Yet another project sees her working with French Canadian improv artists Martin Tétreault and Dianne Labrosse. After meeting them during a tour in Europe Haco invited them to her studio in Kobe where they ‘cooked’ together. The resulting recording, Lunch in Nishinomiya (Improvised Music from Japan, IMJ-527, 2005), was then mixed and finalised via email.

I asked Haco what she is seeking from these collaborations: is it a pursuit of like-mindedness or difference? She replies: “Maybe a similarity, but not the same. I really love when someone brings me another idea. If I work alone, like on a solo album it’s quite different. But totally different ideas come from [other people]. Even melodic material…”

While her work with others shifts her approaches, Haco’s solo practice also seeks out different directions, technically and conceptually. Parallel to her more pop oriented work she has also pursued more esoteric sound making methodologies. From 2002 to 2005 she was part of View Masters, an environmental sound project that ran annual lectures and performances. During this time she developed her Stereo Bugscope system where she mikes up various devices capturing their electrical oscillations. It was through this work that I first became aware of Haco when she performed a version at Artspace, Sydney during Caleb K’s Typhoon (2005). I’d never imagined that the loading of a blank CD into the hard drive of a computer could be so sonically intriguing. Her explorations of home constructed electronics have continued with creations like the Pencil Organ made from a home electronics kit which allows the human body to become part of the circuitry. Haco is comfortable with diversification in her practice: “My work is quite branched to each project, becoming more conceptual…I enjoy making separate things.”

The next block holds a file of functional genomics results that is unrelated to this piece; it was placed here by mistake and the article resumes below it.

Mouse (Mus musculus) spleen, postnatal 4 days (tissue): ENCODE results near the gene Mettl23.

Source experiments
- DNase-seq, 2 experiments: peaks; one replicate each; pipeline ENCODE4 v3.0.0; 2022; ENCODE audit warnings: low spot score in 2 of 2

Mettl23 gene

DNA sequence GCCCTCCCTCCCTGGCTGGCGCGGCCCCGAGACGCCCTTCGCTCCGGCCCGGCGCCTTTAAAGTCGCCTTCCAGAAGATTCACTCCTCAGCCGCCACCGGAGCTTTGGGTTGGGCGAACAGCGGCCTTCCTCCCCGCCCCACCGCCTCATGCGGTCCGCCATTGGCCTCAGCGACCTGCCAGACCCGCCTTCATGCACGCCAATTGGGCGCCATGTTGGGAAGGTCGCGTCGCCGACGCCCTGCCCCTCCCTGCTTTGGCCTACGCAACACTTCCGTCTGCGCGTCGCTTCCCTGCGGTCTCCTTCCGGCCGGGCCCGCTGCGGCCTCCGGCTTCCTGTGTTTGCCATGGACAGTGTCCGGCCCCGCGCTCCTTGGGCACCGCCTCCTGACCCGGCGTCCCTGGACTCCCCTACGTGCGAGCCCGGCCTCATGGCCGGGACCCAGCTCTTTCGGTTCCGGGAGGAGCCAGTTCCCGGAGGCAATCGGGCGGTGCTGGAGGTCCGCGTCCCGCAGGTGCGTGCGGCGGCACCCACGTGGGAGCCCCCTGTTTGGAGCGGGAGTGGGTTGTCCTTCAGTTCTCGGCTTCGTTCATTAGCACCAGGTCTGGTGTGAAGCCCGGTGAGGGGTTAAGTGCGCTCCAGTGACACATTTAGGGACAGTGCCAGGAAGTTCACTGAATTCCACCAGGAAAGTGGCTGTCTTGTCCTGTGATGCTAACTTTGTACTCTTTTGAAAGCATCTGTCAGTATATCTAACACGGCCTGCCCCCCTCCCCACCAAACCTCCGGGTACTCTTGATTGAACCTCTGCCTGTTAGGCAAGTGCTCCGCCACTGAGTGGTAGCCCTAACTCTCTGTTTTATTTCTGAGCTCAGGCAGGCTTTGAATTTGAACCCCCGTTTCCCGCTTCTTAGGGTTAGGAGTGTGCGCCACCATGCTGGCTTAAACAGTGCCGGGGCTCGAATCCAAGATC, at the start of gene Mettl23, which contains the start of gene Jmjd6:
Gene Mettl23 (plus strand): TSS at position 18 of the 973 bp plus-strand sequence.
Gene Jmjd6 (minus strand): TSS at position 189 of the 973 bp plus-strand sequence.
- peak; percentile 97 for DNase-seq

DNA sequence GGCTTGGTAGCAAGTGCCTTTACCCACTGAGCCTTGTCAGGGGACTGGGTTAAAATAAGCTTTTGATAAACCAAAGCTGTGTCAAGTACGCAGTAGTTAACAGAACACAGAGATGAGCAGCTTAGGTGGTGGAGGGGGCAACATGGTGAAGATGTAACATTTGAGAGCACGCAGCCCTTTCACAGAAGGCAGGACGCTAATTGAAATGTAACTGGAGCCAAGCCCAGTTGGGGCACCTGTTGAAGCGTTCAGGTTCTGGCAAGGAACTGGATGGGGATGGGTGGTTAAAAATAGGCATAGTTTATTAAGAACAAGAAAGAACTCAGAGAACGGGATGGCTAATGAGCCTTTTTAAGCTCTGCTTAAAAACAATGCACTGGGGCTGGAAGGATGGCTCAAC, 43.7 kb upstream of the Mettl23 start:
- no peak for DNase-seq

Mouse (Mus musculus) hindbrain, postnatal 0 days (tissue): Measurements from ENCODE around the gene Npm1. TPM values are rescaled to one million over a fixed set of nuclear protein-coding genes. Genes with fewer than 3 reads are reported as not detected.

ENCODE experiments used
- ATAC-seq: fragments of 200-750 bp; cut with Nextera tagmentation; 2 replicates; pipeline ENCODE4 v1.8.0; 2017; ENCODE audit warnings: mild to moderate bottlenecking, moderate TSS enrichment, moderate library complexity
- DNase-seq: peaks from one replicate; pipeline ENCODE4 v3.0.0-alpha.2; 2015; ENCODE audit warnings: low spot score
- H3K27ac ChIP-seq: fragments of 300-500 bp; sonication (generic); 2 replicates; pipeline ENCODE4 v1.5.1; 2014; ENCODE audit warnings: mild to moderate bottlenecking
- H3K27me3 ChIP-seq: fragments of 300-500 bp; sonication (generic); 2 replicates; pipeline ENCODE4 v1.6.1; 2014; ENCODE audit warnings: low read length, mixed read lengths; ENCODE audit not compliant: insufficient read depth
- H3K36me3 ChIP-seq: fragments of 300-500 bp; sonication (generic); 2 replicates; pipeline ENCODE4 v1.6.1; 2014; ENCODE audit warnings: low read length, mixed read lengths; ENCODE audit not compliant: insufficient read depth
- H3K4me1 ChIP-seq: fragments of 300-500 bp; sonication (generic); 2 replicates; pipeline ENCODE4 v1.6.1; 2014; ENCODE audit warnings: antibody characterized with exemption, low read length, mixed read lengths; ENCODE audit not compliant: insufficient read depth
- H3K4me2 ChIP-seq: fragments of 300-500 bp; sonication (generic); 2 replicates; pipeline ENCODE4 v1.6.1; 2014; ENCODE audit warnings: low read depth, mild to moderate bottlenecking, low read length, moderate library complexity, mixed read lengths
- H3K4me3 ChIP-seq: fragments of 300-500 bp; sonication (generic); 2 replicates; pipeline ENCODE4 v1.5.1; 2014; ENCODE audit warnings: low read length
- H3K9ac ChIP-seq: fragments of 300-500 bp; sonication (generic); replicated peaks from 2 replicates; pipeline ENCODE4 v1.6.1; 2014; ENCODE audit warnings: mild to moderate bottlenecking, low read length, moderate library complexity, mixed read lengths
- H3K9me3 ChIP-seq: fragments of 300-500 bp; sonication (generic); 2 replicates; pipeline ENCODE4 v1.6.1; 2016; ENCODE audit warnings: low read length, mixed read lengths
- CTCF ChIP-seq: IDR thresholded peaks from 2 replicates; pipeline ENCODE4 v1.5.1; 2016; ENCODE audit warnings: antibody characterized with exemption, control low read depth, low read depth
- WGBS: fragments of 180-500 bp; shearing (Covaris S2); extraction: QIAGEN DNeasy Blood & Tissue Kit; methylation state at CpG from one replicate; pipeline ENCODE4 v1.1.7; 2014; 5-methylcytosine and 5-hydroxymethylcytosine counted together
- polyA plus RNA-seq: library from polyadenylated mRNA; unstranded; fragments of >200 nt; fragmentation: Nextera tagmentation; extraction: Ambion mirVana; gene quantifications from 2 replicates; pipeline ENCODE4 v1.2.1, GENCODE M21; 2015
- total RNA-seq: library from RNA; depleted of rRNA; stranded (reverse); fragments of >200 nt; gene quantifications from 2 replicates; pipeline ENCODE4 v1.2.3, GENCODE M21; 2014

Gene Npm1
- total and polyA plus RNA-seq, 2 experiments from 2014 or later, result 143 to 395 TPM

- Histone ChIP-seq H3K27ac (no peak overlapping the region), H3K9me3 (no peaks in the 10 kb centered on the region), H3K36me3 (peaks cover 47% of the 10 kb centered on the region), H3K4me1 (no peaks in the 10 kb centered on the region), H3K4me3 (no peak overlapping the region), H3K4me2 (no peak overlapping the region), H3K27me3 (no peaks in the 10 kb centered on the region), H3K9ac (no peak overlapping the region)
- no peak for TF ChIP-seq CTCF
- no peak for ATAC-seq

Corridor, Lucy Guerin Inc Corridor, Lucy Guerin Inc
photo Jeff Busby
While the majority of Haco’s collaborations have been with other musicians and sound artists, she is also interested in working across disciplines. Corridor, premiered at this year’s Melbourne Festival, marks Haco’s second collaboration with Lucy Guerin, the first being, Setting, a dance work developed in a Japanese exchange and for the Melbourne Festival in 2006.